Af-Pak – Destined for conflict
by Asfandyar Bhittani | Published on January 4, 2017
No, Not all out war, yet, but war nonetheless. The proxy war and the war of rhetoric. Pakistan and Afghanistan are among the very few countries that hate each other while sharing the same religion, both being Islamic republics and big chunks of their respective populations sharing the same heritage, Yet we couldn’t be further apart. Like other countries, what we share doesn’t unite but actually divides us.
For most Af-Pak commentators, the history and the problems or interference start at 1979 and they consider Mujahideen and afghan Taliban the problem. But Afghan Taliban aren’t the problem or even the Pakistani Taliban, or Daud Khan’s Invasion Of Bajaur In 1960-61, or his support for racial militants in Pakistan in the 1970s or Bhutto’s support for Massoud and Haqqani or Zia’s Support for mujahideen. None of them are problems for they all are PRODUCTS of the same problem, which is the day of July 26, 1949, when the Afghan Loya Jirga unrecognised the Durand line and unilaterally declared Durand line agreement void.
Afghan Viewpoints & Legitimacy of Durand Line
There are many arguments Afghanistan and its leaders have made but some of them have been the centerpiece or their narrative.
The biggest argument the Afghan side made is that “The agreement had a 100-year expiry date” This claim is totally false. The expiry date myth has its roots in ‘Second Convention of Peking’ of 1898 Between Qing dynasty of China & UK, where a 99 years clause was written in the agreement, There is no mention of any time frame in the Durand line agreement. There is also a contradiction in this narrative and Afghan government actions. If the agreement was to expire after 100 years, in 1993, why declare it void in 1949?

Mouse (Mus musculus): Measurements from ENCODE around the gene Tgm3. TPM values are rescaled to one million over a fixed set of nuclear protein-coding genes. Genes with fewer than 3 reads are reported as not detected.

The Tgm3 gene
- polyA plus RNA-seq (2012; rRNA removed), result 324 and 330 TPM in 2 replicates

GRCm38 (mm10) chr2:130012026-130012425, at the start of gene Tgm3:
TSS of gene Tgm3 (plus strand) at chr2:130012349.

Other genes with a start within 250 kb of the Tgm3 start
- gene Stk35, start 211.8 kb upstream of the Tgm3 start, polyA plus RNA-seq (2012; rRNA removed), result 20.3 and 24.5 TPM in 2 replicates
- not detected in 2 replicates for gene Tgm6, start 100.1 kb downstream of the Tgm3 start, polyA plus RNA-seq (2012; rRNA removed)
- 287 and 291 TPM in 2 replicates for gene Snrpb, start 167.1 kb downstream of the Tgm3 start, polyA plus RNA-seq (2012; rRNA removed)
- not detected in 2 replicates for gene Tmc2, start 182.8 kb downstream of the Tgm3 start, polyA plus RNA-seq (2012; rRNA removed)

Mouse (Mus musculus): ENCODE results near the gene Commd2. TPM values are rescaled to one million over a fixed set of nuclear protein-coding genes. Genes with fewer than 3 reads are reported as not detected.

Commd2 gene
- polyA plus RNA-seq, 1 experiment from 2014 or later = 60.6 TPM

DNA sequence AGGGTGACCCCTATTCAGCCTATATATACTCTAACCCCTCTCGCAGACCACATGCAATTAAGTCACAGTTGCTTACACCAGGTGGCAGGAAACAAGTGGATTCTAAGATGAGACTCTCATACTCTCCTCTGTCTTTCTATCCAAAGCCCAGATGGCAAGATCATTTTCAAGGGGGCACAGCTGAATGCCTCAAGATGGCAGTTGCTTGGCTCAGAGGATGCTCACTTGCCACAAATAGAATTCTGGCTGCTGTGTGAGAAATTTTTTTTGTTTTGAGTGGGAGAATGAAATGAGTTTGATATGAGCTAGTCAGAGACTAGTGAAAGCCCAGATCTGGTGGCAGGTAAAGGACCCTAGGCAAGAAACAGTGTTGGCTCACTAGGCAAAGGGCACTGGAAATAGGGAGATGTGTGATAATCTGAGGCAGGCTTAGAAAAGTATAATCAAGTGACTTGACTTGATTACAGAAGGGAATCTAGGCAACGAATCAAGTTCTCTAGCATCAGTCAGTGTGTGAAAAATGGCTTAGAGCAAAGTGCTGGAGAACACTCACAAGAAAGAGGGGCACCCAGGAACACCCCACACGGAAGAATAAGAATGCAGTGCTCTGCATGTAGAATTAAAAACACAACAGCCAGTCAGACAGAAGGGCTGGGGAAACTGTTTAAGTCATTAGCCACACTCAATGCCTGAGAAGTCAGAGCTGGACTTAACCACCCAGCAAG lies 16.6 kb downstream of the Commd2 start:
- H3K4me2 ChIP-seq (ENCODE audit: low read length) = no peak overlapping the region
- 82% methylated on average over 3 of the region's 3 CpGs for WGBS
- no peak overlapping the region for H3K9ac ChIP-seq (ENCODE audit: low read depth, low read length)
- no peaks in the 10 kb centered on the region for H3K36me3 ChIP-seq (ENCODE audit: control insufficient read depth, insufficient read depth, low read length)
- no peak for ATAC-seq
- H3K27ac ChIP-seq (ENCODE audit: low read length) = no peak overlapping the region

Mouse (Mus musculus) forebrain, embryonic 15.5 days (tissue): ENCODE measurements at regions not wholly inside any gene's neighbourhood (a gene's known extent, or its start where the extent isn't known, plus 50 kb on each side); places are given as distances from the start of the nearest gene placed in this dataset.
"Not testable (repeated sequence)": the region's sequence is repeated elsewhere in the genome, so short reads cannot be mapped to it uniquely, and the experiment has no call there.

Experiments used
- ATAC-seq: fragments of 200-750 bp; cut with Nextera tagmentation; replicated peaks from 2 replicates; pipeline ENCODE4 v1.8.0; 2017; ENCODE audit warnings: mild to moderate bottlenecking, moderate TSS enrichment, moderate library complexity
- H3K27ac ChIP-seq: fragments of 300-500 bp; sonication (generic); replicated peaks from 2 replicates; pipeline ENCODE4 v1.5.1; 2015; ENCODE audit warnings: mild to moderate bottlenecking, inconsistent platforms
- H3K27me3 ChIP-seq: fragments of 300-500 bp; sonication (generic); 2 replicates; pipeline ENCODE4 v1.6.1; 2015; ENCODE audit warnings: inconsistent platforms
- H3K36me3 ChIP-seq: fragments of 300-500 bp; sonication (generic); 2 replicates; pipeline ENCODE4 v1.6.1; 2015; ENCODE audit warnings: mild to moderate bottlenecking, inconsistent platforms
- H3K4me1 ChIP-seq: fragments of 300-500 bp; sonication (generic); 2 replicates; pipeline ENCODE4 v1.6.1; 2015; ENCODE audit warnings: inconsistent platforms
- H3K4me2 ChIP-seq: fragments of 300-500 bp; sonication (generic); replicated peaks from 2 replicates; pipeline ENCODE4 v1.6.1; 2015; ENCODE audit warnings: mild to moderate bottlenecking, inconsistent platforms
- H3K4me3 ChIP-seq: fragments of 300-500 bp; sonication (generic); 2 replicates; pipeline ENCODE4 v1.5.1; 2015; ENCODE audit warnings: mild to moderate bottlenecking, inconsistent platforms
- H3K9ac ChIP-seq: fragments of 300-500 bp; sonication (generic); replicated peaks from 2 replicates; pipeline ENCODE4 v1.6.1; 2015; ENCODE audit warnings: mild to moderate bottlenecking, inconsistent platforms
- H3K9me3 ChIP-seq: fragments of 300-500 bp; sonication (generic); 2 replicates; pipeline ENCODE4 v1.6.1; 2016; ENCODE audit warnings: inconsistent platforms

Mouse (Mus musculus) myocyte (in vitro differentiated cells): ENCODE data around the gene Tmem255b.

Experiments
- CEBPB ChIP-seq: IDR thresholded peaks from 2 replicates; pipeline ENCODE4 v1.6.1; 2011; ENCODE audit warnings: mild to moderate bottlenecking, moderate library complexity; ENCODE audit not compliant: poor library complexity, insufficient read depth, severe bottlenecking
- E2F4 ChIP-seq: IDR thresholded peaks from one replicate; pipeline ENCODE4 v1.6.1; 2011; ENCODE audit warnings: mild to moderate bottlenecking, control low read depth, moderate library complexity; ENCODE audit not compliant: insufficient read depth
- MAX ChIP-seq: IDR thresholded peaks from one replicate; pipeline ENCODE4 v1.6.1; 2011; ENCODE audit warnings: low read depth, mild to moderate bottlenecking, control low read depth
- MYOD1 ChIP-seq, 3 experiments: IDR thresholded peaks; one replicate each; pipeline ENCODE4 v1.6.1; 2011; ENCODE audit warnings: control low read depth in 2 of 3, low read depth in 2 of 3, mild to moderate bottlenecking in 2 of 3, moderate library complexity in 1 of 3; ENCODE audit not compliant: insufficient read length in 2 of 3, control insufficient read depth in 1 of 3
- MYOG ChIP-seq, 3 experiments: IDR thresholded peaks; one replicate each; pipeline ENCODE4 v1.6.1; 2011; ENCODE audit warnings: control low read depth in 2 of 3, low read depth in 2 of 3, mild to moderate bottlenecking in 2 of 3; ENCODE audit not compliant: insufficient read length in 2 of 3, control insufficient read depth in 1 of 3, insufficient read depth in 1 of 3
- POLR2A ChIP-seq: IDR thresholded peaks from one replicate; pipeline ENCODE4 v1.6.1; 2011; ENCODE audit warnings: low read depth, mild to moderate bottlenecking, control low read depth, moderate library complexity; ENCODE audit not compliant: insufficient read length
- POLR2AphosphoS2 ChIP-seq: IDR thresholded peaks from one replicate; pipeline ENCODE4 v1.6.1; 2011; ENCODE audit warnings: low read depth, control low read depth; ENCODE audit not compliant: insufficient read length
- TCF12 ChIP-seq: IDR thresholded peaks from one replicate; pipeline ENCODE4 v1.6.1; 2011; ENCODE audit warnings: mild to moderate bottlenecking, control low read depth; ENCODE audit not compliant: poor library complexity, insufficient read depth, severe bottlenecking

Afghanistan answer to this question is that “The Agreement was between Afghanistan & British India (British raj), not Pakistan, and with the end of British Raj, Afghanistan declared it void” This argument is technically incorrect. Afghanistan declared it void TWO YEARS AFTER the end of British Raj and formation of a Pakistani successor state which inherited the Durand Line agreement and Vienna Convention on Succession of States in Respect of Treaties (VCSSRT) backs the Pakistani argument on the inheritance of the agreement.
One argument Afghanistan makes is that “It was signed by Amir Abdur Rahman Khan under duress, without consulting his government” But considering that the successive Afghan regimes ratified the agreement in 1905, 1919 & 1921, the “duress” narrative falls apart.
The third argument that Afghan politicians make is that “The border divides the Pashtun population in two.” But this argument is a two-edged sword, their own purposed Indus river border would also divide Pashtuns in two. Today there are more Pashtuns in Karachi than in Peshawar, let alone Kabul. Many others live in Rawalpindi, Lahore or like me, in Islamabad.